The Coming Week: Market Feeling No Pain After Shots of Good Economic News
The old thinking that sneaked back into the market these last few weeks has some staying power. Other rallies of this type in the last eight months had been tossed onto the curb after only two shots of tequila.
This rally has a stronger stomach, many market watchers say. Investors are beginning to shift from simply hoping that the gains witnessed in equities aren't compacted within the span of a couple of hours to thinking about maintaining rallies. They're also starting to react positively to positive economic data.
"Psychology is turning: We're trading at a level where we can hold on to positions for a longer time without a blowup," said Sam Ginzburg, director of equity trading at Gruntal.
The bullishness isn't overwhelming anybody, but pessimism has been beaten back. Whether the rallies advance is grounded in theoretical stuff such as valuations and more base concerns, such as Friday's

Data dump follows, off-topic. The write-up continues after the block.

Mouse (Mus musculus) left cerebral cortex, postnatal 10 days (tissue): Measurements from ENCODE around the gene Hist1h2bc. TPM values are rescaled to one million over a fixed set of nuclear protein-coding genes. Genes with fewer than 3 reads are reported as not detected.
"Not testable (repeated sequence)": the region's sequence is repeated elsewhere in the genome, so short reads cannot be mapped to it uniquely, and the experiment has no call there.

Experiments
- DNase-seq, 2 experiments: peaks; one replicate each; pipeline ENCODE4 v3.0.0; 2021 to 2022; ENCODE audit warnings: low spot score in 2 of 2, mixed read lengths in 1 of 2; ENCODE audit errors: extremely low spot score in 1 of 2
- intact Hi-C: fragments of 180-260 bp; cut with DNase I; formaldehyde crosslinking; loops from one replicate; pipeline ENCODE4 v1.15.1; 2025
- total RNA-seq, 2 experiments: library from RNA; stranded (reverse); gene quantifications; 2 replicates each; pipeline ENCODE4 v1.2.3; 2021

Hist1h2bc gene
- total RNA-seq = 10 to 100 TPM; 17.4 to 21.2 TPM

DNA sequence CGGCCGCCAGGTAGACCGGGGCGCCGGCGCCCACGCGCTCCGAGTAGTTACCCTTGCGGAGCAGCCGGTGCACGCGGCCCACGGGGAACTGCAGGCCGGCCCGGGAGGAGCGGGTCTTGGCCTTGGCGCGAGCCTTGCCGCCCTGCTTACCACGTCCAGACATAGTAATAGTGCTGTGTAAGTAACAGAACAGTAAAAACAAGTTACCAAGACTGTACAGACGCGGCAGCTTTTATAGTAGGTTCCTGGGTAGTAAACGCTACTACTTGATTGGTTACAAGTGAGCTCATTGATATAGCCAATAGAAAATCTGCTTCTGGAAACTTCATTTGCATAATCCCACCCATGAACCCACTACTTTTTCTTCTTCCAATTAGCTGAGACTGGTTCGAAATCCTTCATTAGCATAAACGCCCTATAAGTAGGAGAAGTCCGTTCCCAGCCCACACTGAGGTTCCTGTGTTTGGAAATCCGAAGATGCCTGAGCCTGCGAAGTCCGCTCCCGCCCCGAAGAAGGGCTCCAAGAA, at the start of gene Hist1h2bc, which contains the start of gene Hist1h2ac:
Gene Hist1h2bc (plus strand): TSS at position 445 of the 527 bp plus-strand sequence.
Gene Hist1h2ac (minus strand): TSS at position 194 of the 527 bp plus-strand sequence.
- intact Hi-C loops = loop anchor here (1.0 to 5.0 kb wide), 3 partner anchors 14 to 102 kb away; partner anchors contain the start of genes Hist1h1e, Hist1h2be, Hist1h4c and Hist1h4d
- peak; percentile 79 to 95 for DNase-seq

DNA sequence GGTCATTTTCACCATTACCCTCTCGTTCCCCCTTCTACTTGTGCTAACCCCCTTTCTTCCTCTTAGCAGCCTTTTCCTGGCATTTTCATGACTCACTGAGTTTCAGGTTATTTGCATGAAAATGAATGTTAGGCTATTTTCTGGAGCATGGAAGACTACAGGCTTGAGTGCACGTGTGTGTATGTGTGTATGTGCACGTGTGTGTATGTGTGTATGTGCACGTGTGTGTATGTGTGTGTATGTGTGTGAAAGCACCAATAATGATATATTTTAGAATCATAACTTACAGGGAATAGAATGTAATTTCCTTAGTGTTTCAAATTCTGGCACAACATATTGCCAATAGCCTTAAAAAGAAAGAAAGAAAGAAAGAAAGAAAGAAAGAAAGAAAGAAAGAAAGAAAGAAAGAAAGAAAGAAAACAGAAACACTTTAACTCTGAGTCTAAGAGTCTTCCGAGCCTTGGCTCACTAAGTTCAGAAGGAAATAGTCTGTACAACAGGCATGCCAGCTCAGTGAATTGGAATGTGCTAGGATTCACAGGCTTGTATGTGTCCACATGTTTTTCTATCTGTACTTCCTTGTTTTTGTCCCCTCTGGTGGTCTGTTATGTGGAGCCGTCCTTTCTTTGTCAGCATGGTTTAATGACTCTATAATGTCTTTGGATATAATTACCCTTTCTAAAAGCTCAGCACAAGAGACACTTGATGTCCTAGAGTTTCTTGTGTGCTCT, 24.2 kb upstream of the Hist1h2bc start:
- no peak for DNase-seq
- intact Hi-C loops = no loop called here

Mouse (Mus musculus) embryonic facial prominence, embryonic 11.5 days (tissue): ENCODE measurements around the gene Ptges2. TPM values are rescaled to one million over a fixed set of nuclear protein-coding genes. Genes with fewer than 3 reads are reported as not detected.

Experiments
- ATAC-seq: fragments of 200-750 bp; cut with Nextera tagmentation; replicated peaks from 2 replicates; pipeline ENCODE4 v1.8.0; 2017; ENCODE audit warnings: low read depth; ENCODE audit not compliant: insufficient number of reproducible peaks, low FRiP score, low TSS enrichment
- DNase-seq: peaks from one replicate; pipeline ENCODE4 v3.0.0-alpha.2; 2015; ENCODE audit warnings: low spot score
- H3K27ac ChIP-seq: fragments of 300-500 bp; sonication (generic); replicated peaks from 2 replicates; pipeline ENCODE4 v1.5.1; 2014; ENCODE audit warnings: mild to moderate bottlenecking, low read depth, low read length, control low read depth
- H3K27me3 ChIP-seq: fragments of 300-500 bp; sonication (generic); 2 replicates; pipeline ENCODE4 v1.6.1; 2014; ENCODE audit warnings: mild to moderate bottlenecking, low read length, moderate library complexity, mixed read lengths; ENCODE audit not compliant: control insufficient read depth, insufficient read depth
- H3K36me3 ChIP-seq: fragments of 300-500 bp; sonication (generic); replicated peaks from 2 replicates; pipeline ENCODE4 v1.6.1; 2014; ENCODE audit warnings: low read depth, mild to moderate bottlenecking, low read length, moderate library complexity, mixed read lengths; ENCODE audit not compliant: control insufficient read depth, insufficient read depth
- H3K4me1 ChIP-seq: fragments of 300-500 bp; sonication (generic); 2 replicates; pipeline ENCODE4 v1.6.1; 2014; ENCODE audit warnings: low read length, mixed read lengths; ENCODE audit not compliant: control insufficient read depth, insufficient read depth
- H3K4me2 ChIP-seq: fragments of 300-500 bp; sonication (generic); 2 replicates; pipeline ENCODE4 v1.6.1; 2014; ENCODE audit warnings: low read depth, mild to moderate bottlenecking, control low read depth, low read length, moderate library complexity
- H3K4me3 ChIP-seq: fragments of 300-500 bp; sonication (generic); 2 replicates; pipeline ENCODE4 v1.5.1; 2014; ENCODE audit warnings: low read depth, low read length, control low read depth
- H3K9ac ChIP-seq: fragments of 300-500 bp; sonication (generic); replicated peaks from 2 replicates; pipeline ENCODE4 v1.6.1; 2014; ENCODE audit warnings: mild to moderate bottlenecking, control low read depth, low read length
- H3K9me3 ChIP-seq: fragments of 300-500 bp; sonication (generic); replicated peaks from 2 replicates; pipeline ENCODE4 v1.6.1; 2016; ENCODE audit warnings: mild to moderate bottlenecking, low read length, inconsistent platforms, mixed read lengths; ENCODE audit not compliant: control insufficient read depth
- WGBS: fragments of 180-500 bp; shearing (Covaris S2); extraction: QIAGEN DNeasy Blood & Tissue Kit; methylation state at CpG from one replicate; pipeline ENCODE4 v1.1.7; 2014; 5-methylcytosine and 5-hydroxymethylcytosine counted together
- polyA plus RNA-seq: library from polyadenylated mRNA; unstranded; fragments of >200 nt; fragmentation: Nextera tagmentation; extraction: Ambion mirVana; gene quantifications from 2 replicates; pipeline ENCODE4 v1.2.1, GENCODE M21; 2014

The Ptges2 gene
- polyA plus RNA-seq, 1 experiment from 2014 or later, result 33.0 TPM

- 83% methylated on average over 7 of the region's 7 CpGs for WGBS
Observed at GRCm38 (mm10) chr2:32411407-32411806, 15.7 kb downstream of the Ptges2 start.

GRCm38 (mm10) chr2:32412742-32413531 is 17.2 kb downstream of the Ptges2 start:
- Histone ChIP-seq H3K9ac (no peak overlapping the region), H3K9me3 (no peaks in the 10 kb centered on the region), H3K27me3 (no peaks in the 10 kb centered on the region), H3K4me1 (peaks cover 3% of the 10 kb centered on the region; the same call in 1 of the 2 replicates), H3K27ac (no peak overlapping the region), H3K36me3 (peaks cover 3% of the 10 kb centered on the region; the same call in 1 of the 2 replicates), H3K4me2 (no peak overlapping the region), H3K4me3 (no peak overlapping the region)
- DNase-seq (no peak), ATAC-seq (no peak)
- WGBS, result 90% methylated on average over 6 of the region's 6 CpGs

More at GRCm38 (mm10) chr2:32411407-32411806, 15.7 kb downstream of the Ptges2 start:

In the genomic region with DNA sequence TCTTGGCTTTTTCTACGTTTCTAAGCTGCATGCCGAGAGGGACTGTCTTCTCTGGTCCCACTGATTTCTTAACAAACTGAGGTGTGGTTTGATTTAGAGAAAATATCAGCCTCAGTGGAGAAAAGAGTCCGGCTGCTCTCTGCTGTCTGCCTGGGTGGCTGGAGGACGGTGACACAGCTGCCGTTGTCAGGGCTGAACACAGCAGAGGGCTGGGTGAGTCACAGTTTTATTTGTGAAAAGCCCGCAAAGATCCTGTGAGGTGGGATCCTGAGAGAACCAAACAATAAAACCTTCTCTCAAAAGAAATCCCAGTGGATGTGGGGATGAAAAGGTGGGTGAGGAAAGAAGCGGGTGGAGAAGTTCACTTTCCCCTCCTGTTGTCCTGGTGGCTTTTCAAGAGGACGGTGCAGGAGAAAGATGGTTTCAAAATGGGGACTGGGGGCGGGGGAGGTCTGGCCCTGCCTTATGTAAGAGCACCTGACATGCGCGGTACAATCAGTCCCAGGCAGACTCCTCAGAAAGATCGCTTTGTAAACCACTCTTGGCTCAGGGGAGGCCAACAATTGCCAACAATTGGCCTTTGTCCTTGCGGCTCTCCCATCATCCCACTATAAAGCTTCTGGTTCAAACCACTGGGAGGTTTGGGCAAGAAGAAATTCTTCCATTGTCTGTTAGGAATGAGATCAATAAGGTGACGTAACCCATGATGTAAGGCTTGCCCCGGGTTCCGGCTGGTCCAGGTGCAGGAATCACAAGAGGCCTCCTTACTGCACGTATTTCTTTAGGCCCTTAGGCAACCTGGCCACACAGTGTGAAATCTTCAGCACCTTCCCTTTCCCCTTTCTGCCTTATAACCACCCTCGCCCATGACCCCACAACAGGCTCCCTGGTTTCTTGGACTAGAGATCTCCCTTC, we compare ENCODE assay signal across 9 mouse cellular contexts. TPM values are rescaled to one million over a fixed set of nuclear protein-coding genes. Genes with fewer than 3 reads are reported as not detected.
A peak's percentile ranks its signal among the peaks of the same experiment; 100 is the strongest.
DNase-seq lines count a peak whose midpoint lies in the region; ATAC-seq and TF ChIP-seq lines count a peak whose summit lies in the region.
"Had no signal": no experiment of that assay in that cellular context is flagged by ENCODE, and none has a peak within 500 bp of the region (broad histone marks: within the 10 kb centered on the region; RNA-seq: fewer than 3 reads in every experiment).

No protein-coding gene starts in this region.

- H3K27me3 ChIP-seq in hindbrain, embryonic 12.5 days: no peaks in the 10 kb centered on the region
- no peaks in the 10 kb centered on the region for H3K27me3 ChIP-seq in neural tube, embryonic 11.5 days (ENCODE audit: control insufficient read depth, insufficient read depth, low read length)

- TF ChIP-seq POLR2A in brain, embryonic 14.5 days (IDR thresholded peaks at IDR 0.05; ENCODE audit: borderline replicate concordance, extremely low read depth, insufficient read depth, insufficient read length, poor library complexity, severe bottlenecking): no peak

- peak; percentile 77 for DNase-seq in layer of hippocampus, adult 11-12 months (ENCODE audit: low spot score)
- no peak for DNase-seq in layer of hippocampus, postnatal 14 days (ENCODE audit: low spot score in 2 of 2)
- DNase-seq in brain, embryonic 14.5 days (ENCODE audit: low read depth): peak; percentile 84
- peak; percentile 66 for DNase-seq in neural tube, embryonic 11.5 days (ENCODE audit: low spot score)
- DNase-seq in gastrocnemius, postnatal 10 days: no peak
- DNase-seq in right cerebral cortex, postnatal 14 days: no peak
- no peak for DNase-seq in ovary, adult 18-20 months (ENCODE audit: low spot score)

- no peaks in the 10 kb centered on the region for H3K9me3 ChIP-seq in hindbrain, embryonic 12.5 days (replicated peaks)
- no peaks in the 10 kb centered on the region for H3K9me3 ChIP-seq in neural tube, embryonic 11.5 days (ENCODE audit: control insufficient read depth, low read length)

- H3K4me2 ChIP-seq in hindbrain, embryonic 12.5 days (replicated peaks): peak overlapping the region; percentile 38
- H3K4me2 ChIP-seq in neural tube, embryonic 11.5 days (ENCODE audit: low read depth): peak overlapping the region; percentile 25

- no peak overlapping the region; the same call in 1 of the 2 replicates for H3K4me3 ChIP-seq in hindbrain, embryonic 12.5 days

Disrespecting the BingUntil the economic data can be sufficiently parsed, however, the market might spend some time combing through some of these individual rallies. Strategists believe technical levels are going to be tested to see whether there's enough established demand at the current levels on the S&P 500 and the Nasdaq Composite Index to warrant further rallies. The S&P 500 closed Friday at 1253, not far from where it stopped out on April 18, when the Federal Reserve surprised the market with a 50-basis-point interest-rate cut. The Philadelphia Stock Exchange Semiconductor Index is currently trading over the key level of 600; whether it can remain there depends on how well it can withstand whatever selling pressure reaches into the market next week. Not every stock and every sector deserves a 25% gain in the span of three weeks. "We're in a sorting-out process," said Richard Cripps, chief market strategist at Legg Mason in Charm City (Baltimore, for the non-Homicide fans). "Stocks seemed to have bottomed, but there aren't enough earnings to get investors excited." The factors that motivate sellers, besides the opportunity to take profits or to build on a short position, are limited next week, however. There's still a fair amount of bearish sentiment in the market -- but earnings are winding down and next week doesn't offer much excitement on that front. With the exception of PC maker Hewlett-Packard (HWP), due out Monday, the biggest names on the dole are Emerson Electric (EMR), Cigna (CI) and some consumer products companies, like Newell Rubbermaid (NWL). As long as earnings aren't terrible, people seem to be able to feel all right.
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